Blue painted ceilings can be found on porches across America, often for different reasons. Historians say the blue porch ceiling was born in South Carolina, where a group of African descendants believed that ghosts, or “haints,” couldn’t cross water. In painting their porches blue, they trusted the spirits would be confused by the water-colored hues and tricked into thinking they couldn’t enter their home. The school of thought became so popular in the South, that no matter the color blue, blue exterior home accents were dubbed Haint Blue.
Even as the ghost legend faded, porch ceilings continued to be painted blue in the South and across the United States. Many homeowners paint their porch ceilings blue as a bug repellent. It’s said that insects won’t nest on blue ceilings because they are fooled into thinking that the blue painted surface is actually the sky.
Others simply paint their porch ceilings blue for aesthetic reasons, whether to emulate the sky and extend the feeling of daylight hours or merely because blue is a beautiful color. My choice would purely be for aesthetic reasons, although I’m not against about warding off ghosts and bugs!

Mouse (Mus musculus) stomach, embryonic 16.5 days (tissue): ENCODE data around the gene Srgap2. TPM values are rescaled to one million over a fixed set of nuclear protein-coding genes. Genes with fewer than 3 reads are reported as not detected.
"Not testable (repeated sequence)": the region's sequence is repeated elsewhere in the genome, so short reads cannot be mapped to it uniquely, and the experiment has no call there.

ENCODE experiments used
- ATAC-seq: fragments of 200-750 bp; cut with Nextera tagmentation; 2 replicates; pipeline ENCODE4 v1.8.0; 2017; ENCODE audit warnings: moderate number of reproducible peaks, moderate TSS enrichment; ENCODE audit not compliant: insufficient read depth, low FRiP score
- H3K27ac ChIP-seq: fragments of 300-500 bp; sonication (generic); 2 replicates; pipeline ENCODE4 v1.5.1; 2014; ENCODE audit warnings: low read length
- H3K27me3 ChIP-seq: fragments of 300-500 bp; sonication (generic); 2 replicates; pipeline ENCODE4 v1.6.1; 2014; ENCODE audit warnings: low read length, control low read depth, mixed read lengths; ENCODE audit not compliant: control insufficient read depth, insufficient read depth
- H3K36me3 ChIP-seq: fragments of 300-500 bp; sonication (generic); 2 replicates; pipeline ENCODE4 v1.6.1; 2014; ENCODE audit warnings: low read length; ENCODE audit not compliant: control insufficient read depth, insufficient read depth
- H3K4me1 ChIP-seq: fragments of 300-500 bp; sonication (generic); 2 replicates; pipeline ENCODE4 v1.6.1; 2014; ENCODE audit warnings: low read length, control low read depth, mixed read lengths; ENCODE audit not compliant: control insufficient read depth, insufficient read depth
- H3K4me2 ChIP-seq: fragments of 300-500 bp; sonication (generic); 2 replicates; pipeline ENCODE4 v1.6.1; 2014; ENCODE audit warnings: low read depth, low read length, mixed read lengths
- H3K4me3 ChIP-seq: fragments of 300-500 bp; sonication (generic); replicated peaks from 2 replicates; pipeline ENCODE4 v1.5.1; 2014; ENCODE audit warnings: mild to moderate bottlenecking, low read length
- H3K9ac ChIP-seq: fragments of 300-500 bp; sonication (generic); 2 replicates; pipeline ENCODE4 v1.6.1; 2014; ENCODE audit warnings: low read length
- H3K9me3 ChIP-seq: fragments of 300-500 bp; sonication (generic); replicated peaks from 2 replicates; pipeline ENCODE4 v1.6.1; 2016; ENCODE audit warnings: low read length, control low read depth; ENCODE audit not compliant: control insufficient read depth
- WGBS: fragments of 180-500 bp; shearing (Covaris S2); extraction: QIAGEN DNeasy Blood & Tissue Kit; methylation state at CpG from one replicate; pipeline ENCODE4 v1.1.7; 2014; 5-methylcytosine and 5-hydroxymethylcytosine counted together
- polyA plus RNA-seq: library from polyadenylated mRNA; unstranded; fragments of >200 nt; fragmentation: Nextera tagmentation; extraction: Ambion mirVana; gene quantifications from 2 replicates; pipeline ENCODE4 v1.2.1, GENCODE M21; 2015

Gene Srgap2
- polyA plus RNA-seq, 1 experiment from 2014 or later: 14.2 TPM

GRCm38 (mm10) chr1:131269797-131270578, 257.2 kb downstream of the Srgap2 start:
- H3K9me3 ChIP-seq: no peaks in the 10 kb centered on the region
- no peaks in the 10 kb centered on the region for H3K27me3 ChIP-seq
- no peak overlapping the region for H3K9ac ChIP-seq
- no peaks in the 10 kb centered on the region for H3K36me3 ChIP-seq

This Monmouth County, New Jersey remodeling project involved two porches. This picture is of the blue painted Azek beaded ceiling of the front entry porch. There was also a rear screen porch that was converted to a three-season room with a gas stove and yes, you guessed it, a blue painted ceiling!
The porch projects as well as a gorgeous kitchen, masonry patio with a custom wood-burning fireplace were all built by Mark of Excellence, a DBP Preferred Remodeler. The design and development work was from the Design Build Pros.
Here are some other blue porch ceiling projects from Houzz.com